College admissions scandals are a dime a dozen, and the University of Hawaiʻi has no shortage of them.
But there’s one that’s caught the attention of a few prominent experts and journalists: Snhuhu College admissions, which were recently revealed to have admitted students with no formal education beyond the basics.
Snhudu has been around for nearly a decade, and according to a new report, the admissions scandal is a direct result of the university’s questionable admissions policies.
In the wake of the admissions debacle, Snhulu CEO Richard Kuiwa issued a statement calling the situation “a shocking and unfortunate situation that has impacted the entire university community,” according to the Hawaii News Now.
The company’s CEO said he “reached out to the university administration, to the Department of Justice, and to the U.S. Department of Education to address the issue.”
Snhuducas admissions process is “a very complex and challenging process that is extremely time-consuming, and it is extremely difficult to review each applicant’s application,” the company wrote.
The process can take up to two years.
The Snhuru website says the college admits approximately 1,300 students each year, though the company’s website does not say how many students are admitted annually.
The number of students admitted varies by year, but according to Snhuds website, there are approximately 1.5 million students enrolled in the college.
Sndudu also claims to have “over 50 percent of all applicants admitted,” which would put the total number of applicants admitted at 1.3 million.
The college’s website lists applications from students who applied to the school as well as those who did not, but those who applied are generally referred to as “unresolved” students.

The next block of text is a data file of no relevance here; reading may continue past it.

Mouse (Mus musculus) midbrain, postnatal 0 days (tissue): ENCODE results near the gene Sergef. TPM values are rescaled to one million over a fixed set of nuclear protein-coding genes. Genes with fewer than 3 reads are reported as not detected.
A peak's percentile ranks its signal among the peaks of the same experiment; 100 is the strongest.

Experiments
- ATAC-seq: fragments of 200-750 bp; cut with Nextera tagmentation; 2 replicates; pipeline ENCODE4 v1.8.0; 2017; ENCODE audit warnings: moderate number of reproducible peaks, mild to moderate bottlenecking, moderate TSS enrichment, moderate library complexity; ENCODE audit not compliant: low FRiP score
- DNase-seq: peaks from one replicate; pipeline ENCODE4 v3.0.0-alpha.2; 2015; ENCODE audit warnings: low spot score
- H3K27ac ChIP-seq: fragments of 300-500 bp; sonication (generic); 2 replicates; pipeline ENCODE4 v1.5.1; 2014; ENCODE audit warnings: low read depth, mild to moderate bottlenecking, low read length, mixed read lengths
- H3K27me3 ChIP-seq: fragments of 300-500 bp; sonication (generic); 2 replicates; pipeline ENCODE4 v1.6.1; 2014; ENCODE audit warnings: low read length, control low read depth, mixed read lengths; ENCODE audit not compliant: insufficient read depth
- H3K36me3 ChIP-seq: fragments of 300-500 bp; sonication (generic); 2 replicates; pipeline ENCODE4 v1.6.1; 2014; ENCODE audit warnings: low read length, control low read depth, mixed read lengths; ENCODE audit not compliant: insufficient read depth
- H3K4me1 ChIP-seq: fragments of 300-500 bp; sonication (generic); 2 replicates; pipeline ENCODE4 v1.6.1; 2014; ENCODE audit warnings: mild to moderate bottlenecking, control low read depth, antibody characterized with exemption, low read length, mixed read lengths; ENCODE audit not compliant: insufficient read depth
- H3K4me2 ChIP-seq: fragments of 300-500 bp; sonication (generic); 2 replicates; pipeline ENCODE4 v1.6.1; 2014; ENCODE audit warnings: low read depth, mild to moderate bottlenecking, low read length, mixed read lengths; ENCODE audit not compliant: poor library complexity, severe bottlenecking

According to Kuiwai, the university “will continue to work to address these issues and take all appropriate steps to restore the integrity of the application process.”
Kuiwa said he plans to discuss the admissions issue at a conference, but declined to specify what that would be.
He did say that he has been “working to develop a resolution” and that the company is “committed to working with the University to find a solution.”
The Snhunu College has been under scrutiny since 2016, when a reporter uncovered a photo of the school’s website.
The site lists the college’s “major” and “major departments” in the upper level of the online application, but it also lists other information like “major majoring in English, history, science, and other major subjects.”
The school says that the photo was taken in April, and Snhuu said that it was removed the next day.
However, it wasn’t immediately clear whether the photo had ever been taken by anyone outside of Snhudenu, and there was no immediate evidence that it had been edited or altered.
However, the Snhuddu College website lists Snhudiu as the college where students who took the test were also admitted.
According the website, the “major department” at Snhundu includes history, biology, chemistry, economics, chemistry major, music, political science, psychology, philosophy, and physics.
According to the site, “a large percentage” of applicants to the college are “not qualified to complete” the program.
The Snhuu College is not the only college in Hawaii to have faced a similar admissions scandal.
The University of the Islands admitted students without a degree in 2019, but that scandal was quickly covered by the local news media.
After the Snhuis admission, it was revealed that Snhūs admissions process was similar to the University, and students admitted without a formal education were still admitted to the same program as those with degrees.
That was the case for several years, but the University has since made a series of changes to its admissions policies, including removing the requirement for applicants to be able to pass the SATs in order to be admitted.